Recent models highlight the interplay between empathy and self-compassion in the development of mood disorders, including depression, whereby greater capacity for affective empathy might underpin greater risk of depression (Schreiter, Pijnenborg, & Aan Het Rot, 2013). However, the literature on the role of empathy in wellbeing is mixed with reports of some facets, particularly cognitive empathy, reducing risk. For example, harsher self-judgment and over-identification with one's own thoughts (as indicators of low self-compassion) were linked to affective empathy, whilst only self-judgment together with reduced cognitive empathy predicted increased cognitive depression (Heym, Heasman, et al., 2019). Moreover, impoverished affect may manifest as poor empathy and negative symptoms in depression, such as social anhedonia (Wang, Neumann, Shum, et al., 2013) and poor affiliative reward, which has been proposed to underpin CU traits (Waller & Wagner, 2019). In this case, the lack of empathy in conjunction with dark traits might be predicted to be associated with poorer wellbeing. Indeed, the traditional DT constructs Machiavellianism and psychopathy (but not narcissism) have shown significant positive associations with internalising in a recent meta-analysis (Vize et al., 2018) and large cohort (n=791; Gómez-Leal et al., 2019) studies. In any case, whether the presence/absence of empathy in conjunction with the dark traits reflects a predisposition to vulnerable traits and wellbeing remains to be determined.
A series of studies are presented that investigate conjoined trait empathy and the dark triad. Latent profile analysis is applied to a large dataset to identify latent groups based on scores for empathy and the dark traits (study 1). Subsequent studies investigate differences across latent classes in (i) the big five personality traits and indirect relational aggression (study 2); (ii) sub-facets of dark traits (i.e. vulnerable vs grandiose narcissism, primary vs secondary psychopathy, Machiavellian tactics, morality and views; study 3); and (iii) related aspects of wellbeing (depression, anxiety, stress, anhedonia, self-judgment, over-identification; study 4).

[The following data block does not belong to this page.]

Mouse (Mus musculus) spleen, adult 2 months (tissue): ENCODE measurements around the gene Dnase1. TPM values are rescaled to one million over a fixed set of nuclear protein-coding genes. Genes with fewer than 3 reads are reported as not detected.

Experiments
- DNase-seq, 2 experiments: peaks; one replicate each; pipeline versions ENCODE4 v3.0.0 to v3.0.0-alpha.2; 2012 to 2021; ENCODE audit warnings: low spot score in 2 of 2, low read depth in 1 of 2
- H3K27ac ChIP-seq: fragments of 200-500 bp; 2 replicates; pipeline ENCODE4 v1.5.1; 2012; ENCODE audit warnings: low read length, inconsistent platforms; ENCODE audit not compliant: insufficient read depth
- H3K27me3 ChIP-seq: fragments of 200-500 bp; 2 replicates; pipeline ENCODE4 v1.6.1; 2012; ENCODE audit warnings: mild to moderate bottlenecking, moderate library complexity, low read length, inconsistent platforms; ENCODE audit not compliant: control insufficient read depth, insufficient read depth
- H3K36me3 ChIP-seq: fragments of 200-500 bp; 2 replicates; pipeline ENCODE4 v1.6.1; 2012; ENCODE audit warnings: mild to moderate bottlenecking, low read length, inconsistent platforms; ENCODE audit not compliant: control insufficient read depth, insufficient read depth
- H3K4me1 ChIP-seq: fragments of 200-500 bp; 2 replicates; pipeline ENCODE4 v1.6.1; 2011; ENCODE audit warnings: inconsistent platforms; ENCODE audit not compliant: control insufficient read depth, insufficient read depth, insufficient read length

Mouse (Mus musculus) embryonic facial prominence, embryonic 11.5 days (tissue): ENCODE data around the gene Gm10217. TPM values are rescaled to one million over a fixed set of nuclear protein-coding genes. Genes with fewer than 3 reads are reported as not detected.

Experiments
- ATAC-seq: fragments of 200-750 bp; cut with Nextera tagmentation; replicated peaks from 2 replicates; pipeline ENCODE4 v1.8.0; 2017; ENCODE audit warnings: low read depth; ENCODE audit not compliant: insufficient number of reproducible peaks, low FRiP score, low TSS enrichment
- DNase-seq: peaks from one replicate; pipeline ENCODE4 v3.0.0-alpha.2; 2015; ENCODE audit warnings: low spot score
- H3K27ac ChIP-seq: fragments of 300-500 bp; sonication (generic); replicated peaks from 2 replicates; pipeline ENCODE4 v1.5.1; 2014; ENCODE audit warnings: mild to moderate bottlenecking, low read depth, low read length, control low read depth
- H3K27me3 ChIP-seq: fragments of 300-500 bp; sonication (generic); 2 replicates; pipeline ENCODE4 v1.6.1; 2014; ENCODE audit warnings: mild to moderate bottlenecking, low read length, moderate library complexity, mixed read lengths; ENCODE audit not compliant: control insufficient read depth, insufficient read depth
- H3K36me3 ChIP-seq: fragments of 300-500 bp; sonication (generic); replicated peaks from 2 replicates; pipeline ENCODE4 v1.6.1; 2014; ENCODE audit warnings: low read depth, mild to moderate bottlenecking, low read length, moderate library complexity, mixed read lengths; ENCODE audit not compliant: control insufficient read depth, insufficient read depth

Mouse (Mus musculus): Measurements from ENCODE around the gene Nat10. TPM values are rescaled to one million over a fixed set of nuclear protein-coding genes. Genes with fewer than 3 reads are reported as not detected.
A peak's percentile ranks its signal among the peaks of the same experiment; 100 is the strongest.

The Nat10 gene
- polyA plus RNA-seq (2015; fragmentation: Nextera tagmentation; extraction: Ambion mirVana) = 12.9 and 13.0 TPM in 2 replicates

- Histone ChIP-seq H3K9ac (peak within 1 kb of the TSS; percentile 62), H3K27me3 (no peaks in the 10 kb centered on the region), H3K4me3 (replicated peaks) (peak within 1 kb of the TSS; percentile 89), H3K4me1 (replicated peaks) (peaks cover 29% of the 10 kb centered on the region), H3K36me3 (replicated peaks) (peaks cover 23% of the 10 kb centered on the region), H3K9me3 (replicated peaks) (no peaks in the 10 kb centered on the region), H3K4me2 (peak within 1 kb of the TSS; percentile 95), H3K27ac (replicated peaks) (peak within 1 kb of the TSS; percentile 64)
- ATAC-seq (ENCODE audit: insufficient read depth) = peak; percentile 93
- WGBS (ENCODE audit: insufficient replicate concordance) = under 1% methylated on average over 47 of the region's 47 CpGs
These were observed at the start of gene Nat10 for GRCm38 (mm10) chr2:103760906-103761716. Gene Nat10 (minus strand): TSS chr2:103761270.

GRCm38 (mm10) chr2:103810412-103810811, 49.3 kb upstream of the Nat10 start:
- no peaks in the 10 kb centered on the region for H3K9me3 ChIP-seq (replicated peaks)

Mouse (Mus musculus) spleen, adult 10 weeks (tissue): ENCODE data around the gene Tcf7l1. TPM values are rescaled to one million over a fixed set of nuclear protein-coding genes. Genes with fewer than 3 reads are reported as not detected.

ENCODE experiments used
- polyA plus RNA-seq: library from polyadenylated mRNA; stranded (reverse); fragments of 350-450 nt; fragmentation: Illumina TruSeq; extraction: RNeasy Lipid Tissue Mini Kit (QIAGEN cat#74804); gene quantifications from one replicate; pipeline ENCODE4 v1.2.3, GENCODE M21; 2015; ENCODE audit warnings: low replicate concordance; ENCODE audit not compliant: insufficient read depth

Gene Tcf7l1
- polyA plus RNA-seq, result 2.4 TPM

Data were compiled across 4 cross-sectional online psychometrics studies. For all studies, ethical approvals were obtained from the University Ethics Committees.
Study 1: Latent profile analyses (LPA)
Table 2 shows fit parameters for latent Profiles 1–6, estimated from the entire sample (N=991). Of the entire sample, n=20 had missing data for sex and/or age and were not included in subsequent analyses. A further n=20 had missing data from other psychometric scales, and were not included in MANOVA analyses. Whilst LMR supports the 5-class solution, the smallest group – characterised by low empathy (all subscales), narcissism and psychopathy, but average Machiavellianism – represented
The current study is the first to identify and characterise the Dark Empath, a novel psychological construct that describes a subpopulation who demonstrate a cluster of dark personality traits (psychopathy, narcissism and Machiavellianism) combined with elevated levels of empathy. This contrasts the traditional conceptualisation of the Dark Triad (DT) with reduced levels of empathy – a group also identified in the latent class analysis; alongside Empaths (high in empathy, low in dark traits)
Summary and conclusion
This is the first study to identify and characterise the Dark Empath, a novel psychological construct with elevated levels of psychopathy, narcissism and Machiavellianism in the presence of empathy. The Dark Empath differs from the traditional Dark Triad with respect to general personality profile (higher E, lower A), lower levels of interpersonal aggression and better wellbeing (e.g., lower anxiety and anhedonia), suggesting a more adaptive level in psychosocial functioning. However, the
Credit authorship contribution statement
Nadja Heym: Conceptualization, Data curation, Formal Analysis, Investigation, Methodology, Project administration, Writing - original draft, Writing - review & editing. Fraenze Kibowski: Conceptualization, Formal analysis, Writing - original draft, Writing - review & editing. Claire A.J. Bloxsom: Data curation. Alyson Blanchard: Data curation, Formal Analysis, Writing - original draft. Alexandra Harper: Data curation, Writing - original draft. Louise Wallace: Writing - original draft. Jennifer
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Personality and Individual Differences, Volume 169, 2021, Article 110527
PAID 40 years introduction
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PROGRAMME: INAUGURAL MEETING OF THE INTERNATIONAL SOCIETY FOR THE STUDY OF INDIVIDUAL DIFFERENCES
Personality and Individual Differences, Volume 169, 2021, Article 110529
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Personality and Individual Differences, Volume 169, 2021, Article 110528